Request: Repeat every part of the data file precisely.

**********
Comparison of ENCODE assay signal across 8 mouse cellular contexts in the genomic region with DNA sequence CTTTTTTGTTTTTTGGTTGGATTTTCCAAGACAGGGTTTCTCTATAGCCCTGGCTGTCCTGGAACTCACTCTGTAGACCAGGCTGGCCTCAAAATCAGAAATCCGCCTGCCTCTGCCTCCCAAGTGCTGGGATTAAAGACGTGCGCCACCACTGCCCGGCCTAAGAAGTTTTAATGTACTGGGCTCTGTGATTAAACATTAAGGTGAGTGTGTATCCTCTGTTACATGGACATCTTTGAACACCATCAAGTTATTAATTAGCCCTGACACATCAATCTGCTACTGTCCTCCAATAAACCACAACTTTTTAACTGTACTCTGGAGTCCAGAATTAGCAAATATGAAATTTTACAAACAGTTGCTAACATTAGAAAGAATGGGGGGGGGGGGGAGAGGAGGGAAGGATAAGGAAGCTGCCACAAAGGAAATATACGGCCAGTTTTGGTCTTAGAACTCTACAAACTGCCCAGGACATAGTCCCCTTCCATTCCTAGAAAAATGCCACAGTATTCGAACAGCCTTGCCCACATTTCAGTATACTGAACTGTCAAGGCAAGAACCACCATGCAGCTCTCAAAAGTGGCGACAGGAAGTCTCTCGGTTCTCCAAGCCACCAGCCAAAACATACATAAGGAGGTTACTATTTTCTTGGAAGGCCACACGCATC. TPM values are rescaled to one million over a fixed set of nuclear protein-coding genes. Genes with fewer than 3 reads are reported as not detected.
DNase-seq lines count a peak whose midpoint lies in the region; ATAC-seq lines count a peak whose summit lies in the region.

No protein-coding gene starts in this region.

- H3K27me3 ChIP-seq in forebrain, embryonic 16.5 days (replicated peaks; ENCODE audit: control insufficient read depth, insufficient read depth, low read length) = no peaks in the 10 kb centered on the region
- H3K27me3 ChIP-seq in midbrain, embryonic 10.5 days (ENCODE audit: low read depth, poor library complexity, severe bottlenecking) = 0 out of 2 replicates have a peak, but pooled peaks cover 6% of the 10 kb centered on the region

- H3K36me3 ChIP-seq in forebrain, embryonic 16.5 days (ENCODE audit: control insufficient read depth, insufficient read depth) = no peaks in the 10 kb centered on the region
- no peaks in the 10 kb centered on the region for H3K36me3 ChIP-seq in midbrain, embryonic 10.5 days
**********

Comparison of ENCODE assay signal across 8 mouse cellular contexts in the genomic region with DNA sequence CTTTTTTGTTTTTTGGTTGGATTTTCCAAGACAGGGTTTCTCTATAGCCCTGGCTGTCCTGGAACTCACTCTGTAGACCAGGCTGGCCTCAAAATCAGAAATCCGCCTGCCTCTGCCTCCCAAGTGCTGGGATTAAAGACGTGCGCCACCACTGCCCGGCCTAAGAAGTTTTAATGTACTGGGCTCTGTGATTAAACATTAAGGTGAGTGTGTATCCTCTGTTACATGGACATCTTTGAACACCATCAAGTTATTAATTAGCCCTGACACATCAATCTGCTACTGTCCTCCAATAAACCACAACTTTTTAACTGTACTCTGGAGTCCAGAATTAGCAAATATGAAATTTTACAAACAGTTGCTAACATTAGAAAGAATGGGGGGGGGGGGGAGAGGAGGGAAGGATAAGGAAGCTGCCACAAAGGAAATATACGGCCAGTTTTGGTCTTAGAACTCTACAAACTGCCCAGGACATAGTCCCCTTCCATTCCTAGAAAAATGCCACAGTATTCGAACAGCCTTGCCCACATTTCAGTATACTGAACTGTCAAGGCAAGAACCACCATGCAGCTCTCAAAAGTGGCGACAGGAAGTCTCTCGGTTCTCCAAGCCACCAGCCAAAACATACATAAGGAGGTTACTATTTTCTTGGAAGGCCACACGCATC. TPM values are rescaled to one million over a fixed set of nuclear protein-coding genes. Genes with fewer than 3 reads are reported as not detected.
DNase-seq lines count a peak whose midpoint lies in the region; ATAC-seq lines count a peak whose summit lies in the region.

No protein-coding gene starts in this region.

- H3K27me3 ChIP-seq in forebrain, embryonic 16.5 days (replicated peaks; ENCODE audit: control insufficient read depth, insufficient read depth, low read length) = no peaks in the 10 kb centered on the region
- H3K27me3 ChIP-seq in midbrain, embryonic 10.5 days (ENCODE audit: low read depth, poor library complexity, severe bottlenecking) = 0 out of 2 replicates have a peak, but pooled peaks cover 6% of the 10 kb centered on the region

- H3K36me3 ChIP-seq in forebrain, embryonic 16.5 days (ENCODE audit: control insufficient read depth, insufficient read depth) = no peaks in the 10 kb centered on the region
- no peaks in the 10 kb centered on the region for H3K36me3 ChIP-seq in midbrain, embryonic 10.5 days